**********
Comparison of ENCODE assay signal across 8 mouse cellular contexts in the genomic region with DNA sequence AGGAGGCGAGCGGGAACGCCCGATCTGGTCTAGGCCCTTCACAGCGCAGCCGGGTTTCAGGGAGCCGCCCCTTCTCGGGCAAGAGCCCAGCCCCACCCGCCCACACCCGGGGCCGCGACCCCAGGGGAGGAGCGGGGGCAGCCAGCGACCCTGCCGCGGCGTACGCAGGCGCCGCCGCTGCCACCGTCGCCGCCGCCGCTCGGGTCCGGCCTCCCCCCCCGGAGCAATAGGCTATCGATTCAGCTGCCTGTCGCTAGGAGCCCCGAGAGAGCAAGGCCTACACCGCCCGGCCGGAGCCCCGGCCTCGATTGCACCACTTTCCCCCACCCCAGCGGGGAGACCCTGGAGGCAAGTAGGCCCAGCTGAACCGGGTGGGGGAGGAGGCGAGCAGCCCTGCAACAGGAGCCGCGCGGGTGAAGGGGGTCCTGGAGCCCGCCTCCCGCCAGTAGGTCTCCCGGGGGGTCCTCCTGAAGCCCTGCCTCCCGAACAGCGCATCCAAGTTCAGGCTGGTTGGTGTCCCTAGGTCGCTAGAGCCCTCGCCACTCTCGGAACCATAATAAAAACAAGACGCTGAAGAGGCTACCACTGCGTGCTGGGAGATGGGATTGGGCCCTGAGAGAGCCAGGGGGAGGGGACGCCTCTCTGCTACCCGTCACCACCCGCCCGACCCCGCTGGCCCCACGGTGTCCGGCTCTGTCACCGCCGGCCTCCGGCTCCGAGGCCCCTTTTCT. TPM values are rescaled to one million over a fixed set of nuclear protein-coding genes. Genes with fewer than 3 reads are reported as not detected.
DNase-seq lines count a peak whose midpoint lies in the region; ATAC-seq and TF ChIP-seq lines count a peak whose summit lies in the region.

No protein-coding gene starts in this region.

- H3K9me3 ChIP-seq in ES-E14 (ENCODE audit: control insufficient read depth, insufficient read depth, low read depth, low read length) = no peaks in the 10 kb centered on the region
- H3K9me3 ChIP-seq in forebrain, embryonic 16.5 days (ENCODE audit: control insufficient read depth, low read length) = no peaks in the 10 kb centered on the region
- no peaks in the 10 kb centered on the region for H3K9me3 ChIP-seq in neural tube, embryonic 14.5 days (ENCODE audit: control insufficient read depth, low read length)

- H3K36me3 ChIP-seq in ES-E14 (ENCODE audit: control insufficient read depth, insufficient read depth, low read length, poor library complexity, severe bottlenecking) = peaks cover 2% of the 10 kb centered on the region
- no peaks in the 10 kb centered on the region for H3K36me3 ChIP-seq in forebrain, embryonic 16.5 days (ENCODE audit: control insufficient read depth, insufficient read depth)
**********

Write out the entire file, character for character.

Comparison of ENCODE assay signal across 8 mouse cellular contexts in the genomic region with DNA sequence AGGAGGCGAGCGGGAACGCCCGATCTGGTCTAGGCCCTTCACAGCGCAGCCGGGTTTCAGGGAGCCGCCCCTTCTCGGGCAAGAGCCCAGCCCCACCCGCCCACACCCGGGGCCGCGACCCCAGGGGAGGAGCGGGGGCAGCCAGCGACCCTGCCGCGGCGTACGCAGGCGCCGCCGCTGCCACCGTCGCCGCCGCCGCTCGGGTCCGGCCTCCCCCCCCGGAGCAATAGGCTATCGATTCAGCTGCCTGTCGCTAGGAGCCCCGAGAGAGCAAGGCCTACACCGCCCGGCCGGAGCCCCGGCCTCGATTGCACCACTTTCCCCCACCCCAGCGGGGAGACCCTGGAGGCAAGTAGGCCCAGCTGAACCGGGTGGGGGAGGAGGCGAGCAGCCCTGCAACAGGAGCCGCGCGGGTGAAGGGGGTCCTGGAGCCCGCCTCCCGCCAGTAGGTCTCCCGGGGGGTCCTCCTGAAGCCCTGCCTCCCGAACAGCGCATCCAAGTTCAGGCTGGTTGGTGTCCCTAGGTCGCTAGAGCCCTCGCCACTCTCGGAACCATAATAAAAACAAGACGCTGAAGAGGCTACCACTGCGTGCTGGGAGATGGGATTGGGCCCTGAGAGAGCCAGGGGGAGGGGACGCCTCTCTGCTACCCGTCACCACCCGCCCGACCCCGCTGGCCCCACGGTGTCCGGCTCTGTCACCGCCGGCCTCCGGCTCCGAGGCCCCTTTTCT. TPM values are rescaled to one million over a fixed set of nuclear protein-coding genes. Genes with fewer than 3 reads are reported as not detected.
DNase-seq lines count a peak whose midpoint lies in the region; ATAC-seq and TF ChIP-seq lines count a peak whose summit lies in the region.

No protein-coding gene starts in this region.

- H3K9me3 ChIP-seq in ES-E14 (ENCODE audit: control insufficient read depth, insufficient read depth, low read depth, low read length) = no peaks in the 10 kb centered on the region
- H3K9me3 ChIP-seq in forebrain, embryonic 16.5 days (ENCODE audit: control insufficient read depth, low read length) = no peaks in the 10 kb centered on the region
- no peaks in the 10 kb centered on the region for H3K9me3 ChIP-seq in neural tube, embryonic 14.5 days (ENCODE audit: control insufficient read depth, low read length)

- H3K36me3 ChIP-seq in ES-E14 (ENCODE audit: control insufficient read depth, insufficient read depth, low read length, poor library complexity, severe bottlenecking) = peaks cover 2% of the 10 kb centered on the region
- no peaks in the 10 kb centered on the region for H3K36me3 ChIP-seq in forebrain, embryonic 16.5 days (ENCODE audit: control insufficient read depth, insufficient read depth)